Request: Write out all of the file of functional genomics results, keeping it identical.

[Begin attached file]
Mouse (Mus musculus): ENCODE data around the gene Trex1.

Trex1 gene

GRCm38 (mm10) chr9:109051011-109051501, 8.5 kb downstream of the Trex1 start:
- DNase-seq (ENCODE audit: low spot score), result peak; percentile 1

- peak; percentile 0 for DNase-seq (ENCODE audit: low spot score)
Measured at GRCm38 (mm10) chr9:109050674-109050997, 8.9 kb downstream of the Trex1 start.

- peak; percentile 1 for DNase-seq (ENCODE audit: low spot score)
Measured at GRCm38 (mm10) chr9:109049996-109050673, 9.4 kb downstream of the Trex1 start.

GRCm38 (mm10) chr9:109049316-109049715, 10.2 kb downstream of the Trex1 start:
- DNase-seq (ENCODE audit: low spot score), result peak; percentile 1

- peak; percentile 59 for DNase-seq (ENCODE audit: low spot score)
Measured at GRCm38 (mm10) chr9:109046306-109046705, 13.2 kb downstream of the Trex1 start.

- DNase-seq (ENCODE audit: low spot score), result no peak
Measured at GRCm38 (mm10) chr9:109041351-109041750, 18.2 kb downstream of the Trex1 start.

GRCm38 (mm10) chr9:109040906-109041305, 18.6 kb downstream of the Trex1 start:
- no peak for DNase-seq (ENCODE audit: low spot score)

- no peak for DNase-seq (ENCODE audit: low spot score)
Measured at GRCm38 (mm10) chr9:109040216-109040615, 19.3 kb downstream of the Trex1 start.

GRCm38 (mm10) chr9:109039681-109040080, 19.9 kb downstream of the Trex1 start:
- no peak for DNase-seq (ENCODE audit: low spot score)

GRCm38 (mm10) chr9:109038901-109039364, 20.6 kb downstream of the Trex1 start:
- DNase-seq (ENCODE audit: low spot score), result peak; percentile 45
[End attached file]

Mouse (Mus musculus): ENCODE data around the gene Trex1.

Trex1 gene

GRCm38 (mm10) chr9:109051011-109051501, 8.5 kb downstream of the Trex1 start:
- DNase-seq (ENCODE audit: low spot score), result peak; percentile 1

- peak; percentile 0 for DNase-seq (ENCODE audit: low spot score)
Measured at GRCm38 (mm10) chr9:109050674-109050997, 8.9 kb downstream of the Trex1 start.

- peak; percentile 1 for DNase-seq (ENCODE audit: low spot score)
Measured at GRCm38 (mm10) chr9:109049996-109050673, 9.4 kb downstream of the Trex1 start.

GRCm38 (mm10) chr9:109049316-109049715, 10.2 kb downstream of the Trex1 start:
- DNase-seq (ENCODE audit: low spot score), result peak; percentile 1

- peak; percentile 59 for DNase-seq (ENCODE audit: low spot score)
Measured at GRCm38 (mm10) chr9:109046306-109046705, 13.2 kb downstream of the Trex1 start.

- DNase-seq (ENCODE audit: low spot score), result no peak
Measured at GRCm38 (mm10) chr9:109041351-109041750, 18.2 kb downstream of the Trex1 start.

GRCm38 (mm10) chr9:109040906-109041305, 18.6 kb downstream of the Trex1 start:
- no peak for DNase-seq (ENCODE audit: low spot score)

- no peak for DNase-seq (ENCODE audit: low spot score)
Measured at GRCm38 (mm10) chr9:109040216-109040615, 19.3 kb downstream of the Trex1 start.

GRCm38 (mm10) chr9:109039681-109040080, 19.9 kb downstream of the Trex1 start:
- no peak for DNase-seq (ENCODE audit: low spot score)

GRCm38 (mm10) chr9:109038901-109039364, 20.6 kb downstream of the Trex1 start:
- DNase-seq (ENCODE audit: low spot score), result peak; percentile 45